CORONAVIRUS/'COVID pass' plan by city mayors must protect personal freedom: Minister

01/15/2022 11:04 PM
To activate the text-to-speech service, please first agree to the privacy policy below.
CNA file photo
CNA file photo

Taipei, Jan. 15 (CNA) Minister of Health and Welfare Chen Shih-chung (陳時中) said Saturday that two local governments, which are proposing to adopt the use of a digital COVID-19 certificate for entry to certain venues, must ensure that people's personal freedoms are safeguarded.

Under the proposal put forth earlier in the day by mayors Ko Wen-je (柯文哲) and Hou Yu-ih (侯友宜) of Taipei and New Taipei, respectively, the "COVID pass" would be required before people in the two cities are permitted to enter designated areas.

According to Chen, the central government also plans to introduce some new domestic regulations pertaining to the digital COVID-19 certificate that is currently being used mainly for overseas travel.

The digital certificate, which became available in Taiwan on Jan. 1, provides a proof of an individual's vaccination status and COVID-19 test results.

Chen said local governments are free to adopt their own rules regarding the use of the digital COVID-19 certificate, once they do not infringe on people's freedom and human rights.

People who receive a dose of COVID-19 vaccine show their vaccination cards. CNA file photo
People who receive a dose of COVID-19 vaccine show their vaccination cards. CNA file photo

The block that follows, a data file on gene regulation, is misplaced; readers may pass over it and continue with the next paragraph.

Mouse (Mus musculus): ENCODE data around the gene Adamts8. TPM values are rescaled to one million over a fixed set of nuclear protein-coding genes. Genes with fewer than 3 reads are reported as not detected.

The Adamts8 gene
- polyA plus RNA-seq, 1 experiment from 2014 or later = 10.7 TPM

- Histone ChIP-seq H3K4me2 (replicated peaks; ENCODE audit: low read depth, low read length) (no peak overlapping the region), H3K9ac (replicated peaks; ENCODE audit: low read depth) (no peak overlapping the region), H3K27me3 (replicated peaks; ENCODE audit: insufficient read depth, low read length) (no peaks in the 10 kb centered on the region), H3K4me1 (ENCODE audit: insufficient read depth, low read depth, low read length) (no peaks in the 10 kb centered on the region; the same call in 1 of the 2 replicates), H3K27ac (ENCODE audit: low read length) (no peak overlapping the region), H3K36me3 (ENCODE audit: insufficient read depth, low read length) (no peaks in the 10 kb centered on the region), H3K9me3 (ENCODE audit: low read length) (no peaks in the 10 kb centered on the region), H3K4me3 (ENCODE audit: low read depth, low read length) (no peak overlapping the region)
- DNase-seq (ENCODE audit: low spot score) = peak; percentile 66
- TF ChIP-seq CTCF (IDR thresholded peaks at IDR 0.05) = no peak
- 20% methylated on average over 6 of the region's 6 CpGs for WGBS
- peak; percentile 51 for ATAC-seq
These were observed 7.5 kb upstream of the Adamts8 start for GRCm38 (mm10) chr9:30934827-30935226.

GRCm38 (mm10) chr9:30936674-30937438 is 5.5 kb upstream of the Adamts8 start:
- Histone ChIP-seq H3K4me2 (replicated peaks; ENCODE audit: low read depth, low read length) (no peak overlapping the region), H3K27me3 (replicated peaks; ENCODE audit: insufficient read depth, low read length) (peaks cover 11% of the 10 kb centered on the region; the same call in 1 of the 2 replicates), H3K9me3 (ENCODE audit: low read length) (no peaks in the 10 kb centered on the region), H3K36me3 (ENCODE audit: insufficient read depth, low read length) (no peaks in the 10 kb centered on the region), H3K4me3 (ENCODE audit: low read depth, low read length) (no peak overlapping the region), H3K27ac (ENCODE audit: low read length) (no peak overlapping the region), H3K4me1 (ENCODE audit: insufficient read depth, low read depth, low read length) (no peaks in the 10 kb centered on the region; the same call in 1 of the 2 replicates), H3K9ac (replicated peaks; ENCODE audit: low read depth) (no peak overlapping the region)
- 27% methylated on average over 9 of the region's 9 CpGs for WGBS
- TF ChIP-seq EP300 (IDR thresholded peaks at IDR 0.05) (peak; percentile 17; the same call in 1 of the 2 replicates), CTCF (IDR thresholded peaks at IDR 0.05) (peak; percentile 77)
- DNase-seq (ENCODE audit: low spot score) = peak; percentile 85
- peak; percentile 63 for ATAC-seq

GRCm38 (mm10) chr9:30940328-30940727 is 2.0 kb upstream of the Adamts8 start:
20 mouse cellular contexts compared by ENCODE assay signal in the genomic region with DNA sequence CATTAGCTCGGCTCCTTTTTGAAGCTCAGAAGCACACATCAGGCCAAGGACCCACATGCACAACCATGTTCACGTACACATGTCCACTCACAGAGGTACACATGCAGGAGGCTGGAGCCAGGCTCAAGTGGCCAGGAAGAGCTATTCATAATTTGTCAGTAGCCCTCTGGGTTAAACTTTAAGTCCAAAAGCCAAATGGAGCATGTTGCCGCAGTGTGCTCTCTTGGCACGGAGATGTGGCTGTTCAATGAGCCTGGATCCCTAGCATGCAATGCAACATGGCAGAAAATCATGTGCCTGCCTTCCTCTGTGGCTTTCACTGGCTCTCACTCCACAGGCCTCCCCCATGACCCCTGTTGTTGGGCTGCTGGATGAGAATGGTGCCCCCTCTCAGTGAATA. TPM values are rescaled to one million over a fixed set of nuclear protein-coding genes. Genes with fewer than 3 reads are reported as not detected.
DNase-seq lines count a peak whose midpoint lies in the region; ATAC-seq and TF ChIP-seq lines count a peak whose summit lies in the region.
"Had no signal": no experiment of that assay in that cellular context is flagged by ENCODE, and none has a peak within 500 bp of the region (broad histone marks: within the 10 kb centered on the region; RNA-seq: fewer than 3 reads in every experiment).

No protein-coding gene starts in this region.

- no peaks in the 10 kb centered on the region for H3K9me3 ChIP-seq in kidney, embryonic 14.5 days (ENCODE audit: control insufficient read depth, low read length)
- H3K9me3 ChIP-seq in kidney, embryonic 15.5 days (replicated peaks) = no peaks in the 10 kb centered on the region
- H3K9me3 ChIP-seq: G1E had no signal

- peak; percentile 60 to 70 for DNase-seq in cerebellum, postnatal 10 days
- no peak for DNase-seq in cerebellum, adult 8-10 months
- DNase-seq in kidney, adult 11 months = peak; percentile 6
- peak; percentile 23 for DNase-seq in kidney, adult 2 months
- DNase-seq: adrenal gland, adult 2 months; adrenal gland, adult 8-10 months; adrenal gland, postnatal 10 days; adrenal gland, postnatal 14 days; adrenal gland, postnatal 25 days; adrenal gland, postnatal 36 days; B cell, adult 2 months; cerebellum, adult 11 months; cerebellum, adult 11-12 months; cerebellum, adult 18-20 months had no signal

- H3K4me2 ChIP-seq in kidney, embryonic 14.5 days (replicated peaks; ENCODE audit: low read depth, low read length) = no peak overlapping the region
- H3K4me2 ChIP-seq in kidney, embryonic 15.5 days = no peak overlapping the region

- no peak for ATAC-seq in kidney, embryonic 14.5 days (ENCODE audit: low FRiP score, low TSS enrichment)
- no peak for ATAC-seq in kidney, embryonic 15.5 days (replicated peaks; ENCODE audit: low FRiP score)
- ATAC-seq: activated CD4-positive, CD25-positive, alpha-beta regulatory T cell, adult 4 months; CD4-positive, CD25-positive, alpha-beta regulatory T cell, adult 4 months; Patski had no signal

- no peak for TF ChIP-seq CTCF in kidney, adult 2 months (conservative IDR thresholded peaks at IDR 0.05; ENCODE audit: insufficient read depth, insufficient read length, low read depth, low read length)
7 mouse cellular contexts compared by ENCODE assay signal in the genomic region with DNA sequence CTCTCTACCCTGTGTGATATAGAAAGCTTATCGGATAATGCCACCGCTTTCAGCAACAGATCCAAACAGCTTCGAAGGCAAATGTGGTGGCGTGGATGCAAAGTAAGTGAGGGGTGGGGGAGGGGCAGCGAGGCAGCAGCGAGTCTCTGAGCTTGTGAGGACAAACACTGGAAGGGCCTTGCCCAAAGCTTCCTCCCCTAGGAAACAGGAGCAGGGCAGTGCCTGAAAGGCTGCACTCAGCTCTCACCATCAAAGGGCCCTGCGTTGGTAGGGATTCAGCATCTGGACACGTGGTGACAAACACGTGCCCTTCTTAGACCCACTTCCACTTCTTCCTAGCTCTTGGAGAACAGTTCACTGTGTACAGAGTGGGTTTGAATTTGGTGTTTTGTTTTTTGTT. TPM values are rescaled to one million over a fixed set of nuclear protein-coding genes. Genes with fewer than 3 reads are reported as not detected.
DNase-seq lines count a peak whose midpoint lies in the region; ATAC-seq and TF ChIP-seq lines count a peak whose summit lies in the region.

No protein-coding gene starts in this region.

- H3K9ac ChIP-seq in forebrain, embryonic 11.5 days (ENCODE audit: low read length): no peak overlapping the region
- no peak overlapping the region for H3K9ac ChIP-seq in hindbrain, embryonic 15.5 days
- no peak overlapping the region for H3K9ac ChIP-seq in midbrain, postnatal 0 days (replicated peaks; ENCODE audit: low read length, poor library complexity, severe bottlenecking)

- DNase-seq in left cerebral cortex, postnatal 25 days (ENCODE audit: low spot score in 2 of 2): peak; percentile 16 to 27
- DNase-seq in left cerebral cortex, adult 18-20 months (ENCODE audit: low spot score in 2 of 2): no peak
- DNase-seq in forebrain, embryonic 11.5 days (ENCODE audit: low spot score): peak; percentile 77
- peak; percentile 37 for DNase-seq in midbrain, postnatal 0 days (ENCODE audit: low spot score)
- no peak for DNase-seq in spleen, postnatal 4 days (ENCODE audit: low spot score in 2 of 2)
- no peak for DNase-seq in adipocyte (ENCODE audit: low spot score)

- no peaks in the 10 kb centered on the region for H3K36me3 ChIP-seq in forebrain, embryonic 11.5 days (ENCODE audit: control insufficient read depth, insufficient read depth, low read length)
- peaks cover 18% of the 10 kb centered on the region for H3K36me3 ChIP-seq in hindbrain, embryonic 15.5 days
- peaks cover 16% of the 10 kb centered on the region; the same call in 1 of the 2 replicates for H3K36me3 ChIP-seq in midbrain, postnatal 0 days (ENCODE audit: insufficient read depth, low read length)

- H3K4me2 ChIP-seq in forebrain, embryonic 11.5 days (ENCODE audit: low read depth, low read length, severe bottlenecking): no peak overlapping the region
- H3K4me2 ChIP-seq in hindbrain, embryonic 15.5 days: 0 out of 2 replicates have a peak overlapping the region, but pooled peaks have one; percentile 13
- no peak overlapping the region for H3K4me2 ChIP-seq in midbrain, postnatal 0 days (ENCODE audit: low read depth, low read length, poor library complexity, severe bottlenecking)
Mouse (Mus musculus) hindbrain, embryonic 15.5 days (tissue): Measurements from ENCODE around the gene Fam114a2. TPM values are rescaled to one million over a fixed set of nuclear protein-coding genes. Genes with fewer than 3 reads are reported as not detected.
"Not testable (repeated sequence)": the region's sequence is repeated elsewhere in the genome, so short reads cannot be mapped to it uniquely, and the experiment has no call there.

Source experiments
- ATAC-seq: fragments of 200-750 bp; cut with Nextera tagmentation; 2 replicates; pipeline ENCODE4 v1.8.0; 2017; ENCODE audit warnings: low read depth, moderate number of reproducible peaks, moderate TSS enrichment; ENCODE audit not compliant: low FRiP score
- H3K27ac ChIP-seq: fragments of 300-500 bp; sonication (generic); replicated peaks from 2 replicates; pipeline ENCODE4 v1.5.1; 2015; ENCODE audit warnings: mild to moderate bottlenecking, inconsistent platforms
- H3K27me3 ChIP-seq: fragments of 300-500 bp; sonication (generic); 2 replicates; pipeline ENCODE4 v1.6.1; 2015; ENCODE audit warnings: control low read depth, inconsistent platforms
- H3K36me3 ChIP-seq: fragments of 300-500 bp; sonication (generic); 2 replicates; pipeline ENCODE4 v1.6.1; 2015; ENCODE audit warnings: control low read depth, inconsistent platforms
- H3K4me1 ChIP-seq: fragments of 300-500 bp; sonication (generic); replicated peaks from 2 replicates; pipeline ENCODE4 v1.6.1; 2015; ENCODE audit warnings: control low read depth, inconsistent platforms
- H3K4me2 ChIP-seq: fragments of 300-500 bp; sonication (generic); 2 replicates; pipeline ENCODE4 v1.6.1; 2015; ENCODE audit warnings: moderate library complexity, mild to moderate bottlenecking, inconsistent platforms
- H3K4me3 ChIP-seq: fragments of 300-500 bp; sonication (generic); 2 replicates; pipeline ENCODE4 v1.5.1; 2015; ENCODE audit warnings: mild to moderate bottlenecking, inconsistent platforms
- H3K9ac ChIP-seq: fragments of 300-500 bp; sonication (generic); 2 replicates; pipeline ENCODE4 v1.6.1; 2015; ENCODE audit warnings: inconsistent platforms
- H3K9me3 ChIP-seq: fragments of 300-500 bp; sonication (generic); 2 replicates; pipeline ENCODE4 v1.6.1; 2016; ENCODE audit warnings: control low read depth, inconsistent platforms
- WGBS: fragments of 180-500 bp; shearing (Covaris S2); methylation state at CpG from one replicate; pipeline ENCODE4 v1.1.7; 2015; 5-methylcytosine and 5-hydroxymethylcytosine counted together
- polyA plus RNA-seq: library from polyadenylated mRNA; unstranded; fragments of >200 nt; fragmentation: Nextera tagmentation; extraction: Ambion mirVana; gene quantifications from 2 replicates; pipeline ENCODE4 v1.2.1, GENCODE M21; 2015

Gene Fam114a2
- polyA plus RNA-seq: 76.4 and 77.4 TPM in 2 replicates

According to Hou, New Taipei is planning to require a "COVID-19 pass" for entry to schools and other "vulnerable spaces," in a bid to prevent the spread of COVID-19.

The city government will consult with experts before deciding whether to include other venues such as stores and government buildings, he said.

Currently, non-students entering elementary schools in New Taipei are required to show their COVID-19 vaccination cards or proof of a recent negative COVID-19 test. This is for the protection of students under the age of 12, who are not eligible in Taiwan to receive a COVID-19 vaccine, according to city officials.

In Taipei, meanwhile, Ko proposed that a "COVID pass" could be used to exempt vaccinated people from some of the current disease prevention rules, such as wearing a face mask while exercising in a public area.

Taiwan recently tightened its mask mandate nationwide, as dozens of locally transmitted COVID-19 cases have been reported since Jan. 3, including six new ones on Saturday.

Information about the booster dose and additional dose can be found at
Information about the booster dose and additional dose can be found at

In addition to imposing a stricter mask mandate, Taiwan has also adjusted its border control measures, requiring arriving passengers on long-haul flights to wait at the airport until their COVID-19 test results become available.

The central government has also shortened the recommended time between the second COVID-19 doses and the booster shot, from five months to 12 weeks.

(By Chen Chie-ling, Wu Hsin-yun and Kay Liu)


View All
We value your privacy.
Focus Taiwan (CNA) uses tracking technologies to provide better reading experiences, but it also respects readers' privacy. Click here to find out more about Focus Taiwan's privacy policy. When you close this window, it means you agree with this policy.